^^This is the way. You need to have 6 volts at one coil terminal with the ignition switch on, probably the negative one because I believe the Chrysler is positive ground. You need to have the voltage going on and off at the other coil terminal as the engine turns over. This is measured from a coil terminal to a good engine or chassis ground in both cases.

 

You could use a meter I guess, but the digital ones sometimes don't play nice around ignition systems. I would prefer a test light. A cheapo one or a homemade one would be fine.

 

If there is no power at the coil at all with the ignition switch on, and the battery is not dead, the ignition switch or the wiring is suspect.

 

If there is power at one terminal and none at the other when the engine turns over, either the coil is really bad (burned out), or there is a problem in the distributor. To find out, shut the key off, disconnect the small wire from the distributor to the coil terminal, and turn the key back on. You should now have 6 volts at both terminals. If not, and you still have power at one terminal but not the other, get a new coil. If you have power at both terminals, the trouble was in the distributor. Either the points are not opening, or the wire is shorted to ground somehow on it's way to the points. Investigate and find out!

 

If there is 6 volts on both small terminals of the coil (distributor is hooked up as normal), and the one connected to the distributor does NOT go on and off while cranking the engine, there is a problem in the distributor. It is one of 4 things. 1) The points are not ever closing (gap too wide). 2) There is some schmutz on the points preventing continuity when they are closed. Clean them with a points file or any tiny file if you have one. One or two drags ought to do it. If not, try dragging a piece of paper soaked in brake cleaner between the points. Sandpaper is not advised because it can leave behind crud that shortens point life. 3) The wire going to the points is broken either outside or inside the distributor. Inside the distributor special wire is usually used that can take flexing over and over without breaking. It could be broken inside the insulation. It should not stretch. 4) If the distributor has vacuum advance, and if that vacuum advance functions by moving the plate the points are bolted to, there needs to be a ground wire from the plate to the points case. It is more special wire meant to bend almost forever without breaking, and will probably be bare. I am almost certain the Chrysler is built this way. You should be able to see the bare wire in there with the distributor cap off. Make sure it is there and not broken.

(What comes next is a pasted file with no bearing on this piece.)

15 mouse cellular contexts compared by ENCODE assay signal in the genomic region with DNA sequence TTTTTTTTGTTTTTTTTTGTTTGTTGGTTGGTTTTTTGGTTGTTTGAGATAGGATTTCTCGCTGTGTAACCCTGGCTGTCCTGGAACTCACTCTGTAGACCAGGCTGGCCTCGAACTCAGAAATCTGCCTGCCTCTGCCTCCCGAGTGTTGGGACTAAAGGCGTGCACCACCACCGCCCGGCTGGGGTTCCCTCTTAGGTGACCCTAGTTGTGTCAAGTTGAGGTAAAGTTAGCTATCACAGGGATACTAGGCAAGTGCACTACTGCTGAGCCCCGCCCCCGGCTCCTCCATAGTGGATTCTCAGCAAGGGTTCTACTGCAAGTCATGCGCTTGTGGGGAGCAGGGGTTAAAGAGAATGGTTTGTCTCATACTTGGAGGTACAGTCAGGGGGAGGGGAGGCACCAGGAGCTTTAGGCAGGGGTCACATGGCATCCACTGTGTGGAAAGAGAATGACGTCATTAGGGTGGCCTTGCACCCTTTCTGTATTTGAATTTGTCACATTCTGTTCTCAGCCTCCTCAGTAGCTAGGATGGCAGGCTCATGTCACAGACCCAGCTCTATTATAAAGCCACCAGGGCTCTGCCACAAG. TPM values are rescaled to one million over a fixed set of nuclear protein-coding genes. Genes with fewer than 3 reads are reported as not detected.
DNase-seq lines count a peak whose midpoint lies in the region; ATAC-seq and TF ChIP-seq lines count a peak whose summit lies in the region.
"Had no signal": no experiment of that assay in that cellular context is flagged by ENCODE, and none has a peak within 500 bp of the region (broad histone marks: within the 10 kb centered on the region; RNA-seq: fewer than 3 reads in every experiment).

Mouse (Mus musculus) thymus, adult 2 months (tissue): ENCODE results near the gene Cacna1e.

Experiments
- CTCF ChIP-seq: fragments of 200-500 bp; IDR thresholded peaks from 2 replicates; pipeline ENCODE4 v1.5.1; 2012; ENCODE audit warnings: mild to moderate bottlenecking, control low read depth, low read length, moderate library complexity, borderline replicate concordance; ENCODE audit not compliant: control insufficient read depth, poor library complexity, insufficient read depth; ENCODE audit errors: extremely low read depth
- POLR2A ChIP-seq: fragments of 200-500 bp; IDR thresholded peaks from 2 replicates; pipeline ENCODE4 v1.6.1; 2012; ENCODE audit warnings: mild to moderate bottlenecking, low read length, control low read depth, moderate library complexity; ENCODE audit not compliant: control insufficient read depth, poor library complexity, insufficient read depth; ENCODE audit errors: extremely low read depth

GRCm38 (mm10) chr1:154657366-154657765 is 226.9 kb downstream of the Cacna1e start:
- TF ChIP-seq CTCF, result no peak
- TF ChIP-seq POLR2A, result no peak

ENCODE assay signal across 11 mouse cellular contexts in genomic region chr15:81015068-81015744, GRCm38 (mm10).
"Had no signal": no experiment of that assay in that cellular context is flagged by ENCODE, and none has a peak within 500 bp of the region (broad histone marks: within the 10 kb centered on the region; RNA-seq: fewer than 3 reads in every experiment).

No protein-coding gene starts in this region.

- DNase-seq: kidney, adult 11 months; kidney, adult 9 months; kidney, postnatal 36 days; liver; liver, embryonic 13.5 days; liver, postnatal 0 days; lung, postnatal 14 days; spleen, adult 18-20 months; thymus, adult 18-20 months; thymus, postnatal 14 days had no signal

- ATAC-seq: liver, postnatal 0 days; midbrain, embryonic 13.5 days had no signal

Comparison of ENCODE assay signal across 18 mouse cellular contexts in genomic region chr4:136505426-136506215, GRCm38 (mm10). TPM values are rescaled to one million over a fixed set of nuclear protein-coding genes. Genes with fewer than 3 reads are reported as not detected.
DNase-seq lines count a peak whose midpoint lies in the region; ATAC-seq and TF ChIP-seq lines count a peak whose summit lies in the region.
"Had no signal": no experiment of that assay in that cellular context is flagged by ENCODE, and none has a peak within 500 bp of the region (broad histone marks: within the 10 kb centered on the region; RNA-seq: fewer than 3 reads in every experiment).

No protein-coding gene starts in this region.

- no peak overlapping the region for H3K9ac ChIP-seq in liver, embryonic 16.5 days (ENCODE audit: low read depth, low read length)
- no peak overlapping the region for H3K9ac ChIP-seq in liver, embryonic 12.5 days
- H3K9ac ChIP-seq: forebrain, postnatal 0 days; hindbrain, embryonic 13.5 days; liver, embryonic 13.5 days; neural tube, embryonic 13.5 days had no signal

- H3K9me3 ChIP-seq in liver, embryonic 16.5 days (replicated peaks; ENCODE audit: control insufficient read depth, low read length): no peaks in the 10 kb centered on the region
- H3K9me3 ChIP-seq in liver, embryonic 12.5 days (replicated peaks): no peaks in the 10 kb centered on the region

If you have power on one coil terminal, and the power on the second terminal goes on and off while you crank, as it should normally, and you still have no spark or extremely weak spark, get a new condenser and try again. If you still have no spark with a new condenser, get a new coil.

 

Good luck. Let us know what you find.

 

Edited by Bloo (see edit history)
  • Like 1
Link to comment
Share on other sites

Yes, the test light on the points side is a great way to observe the open closed points.  Analog meters with the moving pointer were good too.  Digital meters can be slow to show the change and if they have auto ranging turned on that alone will drive you crazy!

Harbor Freight has test lights for cheap!

 

9199BBC7-126E-4A71-9273-0E75F4E8E829.jpeg

  • Like 1
Link to comment
Share on other sites

If you are getting power to the coil but no spark next thing to check is the points. As they open and close they act as a switch, turning the electricity off and on. A 6V test light will tell you if this is happening. Every time the points open the coil should make a spark. So check points, if they are working right check for spark. If the coil is making sparks next step is to have the distributor distribute them to the right spark plugs. Diagnosis is simple if you follow it up step by step.

  • Like 2
Link to comment
Share on other sites

Create an account or sign in to comment

You need to be a member in order to leave a comment

Create an account

Sign up for a new account in our community. It's easy!

Register a new account

Sign in

Already have an account? Sign in here.

Sign In Now
 Share

×
×
  • Create New...